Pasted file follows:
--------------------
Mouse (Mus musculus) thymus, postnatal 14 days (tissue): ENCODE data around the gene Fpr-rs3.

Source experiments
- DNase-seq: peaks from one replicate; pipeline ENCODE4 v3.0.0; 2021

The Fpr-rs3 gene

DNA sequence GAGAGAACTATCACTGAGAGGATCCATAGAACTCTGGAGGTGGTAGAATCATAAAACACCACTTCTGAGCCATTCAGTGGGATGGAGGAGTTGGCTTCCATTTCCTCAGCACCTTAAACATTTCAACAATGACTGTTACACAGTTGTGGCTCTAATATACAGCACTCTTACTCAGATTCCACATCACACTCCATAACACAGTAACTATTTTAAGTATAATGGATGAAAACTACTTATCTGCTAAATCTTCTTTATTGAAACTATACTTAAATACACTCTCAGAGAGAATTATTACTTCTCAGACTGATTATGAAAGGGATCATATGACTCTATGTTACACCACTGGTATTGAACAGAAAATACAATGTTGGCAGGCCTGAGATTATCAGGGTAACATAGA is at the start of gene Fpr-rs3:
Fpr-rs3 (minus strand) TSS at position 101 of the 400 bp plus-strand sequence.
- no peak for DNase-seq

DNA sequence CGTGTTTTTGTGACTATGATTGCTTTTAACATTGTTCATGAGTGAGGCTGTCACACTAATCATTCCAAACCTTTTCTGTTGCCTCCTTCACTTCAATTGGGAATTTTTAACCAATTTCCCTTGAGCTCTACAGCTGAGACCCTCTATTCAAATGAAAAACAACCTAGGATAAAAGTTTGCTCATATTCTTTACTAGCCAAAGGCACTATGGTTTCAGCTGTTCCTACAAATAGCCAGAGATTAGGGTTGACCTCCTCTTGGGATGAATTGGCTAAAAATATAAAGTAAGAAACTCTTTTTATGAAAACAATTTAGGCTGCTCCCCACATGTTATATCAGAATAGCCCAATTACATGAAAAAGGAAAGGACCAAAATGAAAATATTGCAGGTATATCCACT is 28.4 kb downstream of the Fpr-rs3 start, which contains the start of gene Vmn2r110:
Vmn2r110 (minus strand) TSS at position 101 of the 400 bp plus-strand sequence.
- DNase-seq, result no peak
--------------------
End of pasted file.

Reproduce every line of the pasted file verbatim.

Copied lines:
Mouse (Mus musculus) thymus, postnatal 14 days (tissue): ENCODE data around the gene Fpr-rs3.

Source experiments
- DNase-seq: peaks from one replicate; pipeline ENCODE4 v3.0.0; 2021

The Fpr-rs3 gene

DNA sequence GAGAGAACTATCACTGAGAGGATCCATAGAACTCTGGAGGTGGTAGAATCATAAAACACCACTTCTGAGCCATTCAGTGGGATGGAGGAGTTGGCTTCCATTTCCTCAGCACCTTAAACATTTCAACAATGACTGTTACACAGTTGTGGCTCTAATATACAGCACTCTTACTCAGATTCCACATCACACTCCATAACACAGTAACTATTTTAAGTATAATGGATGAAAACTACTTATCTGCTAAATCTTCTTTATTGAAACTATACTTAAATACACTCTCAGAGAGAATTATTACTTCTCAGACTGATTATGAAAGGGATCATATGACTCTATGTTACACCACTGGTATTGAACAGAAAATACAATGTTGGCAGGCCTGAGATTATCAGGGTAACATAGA is at the start of gene Fpr-rs3:
Fpr-rs3 (minus strand) TSS at position 101 of the 400 bp plus-strand sequence.
- no peak for DNase-seq

DNA sequence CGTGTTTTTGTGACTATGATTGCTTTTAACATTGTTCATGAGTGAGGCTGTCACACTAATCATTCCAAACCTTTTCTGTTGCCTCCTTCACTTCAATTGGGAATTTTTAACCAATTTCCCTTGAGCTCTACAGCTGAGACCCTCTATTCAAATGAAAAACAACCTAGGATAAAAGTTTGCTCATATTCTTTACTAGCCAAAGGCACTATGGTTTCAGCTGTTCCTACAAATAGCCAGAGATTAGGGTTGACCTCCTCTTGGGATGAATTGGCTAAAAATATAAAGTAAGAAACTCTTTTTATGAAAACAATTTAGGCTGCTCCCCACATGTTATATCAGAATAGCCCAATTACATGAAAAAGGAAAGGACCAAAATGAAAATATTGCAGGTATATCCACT is 28.4 kb downstream of the Fpr-rs3 start, which contains the start of gene Vmn2r110:
Vmn2r110 (minus strand) TSS at position 101 of the 400 bp plus-strand sequence.
- DNase-seq, result no peak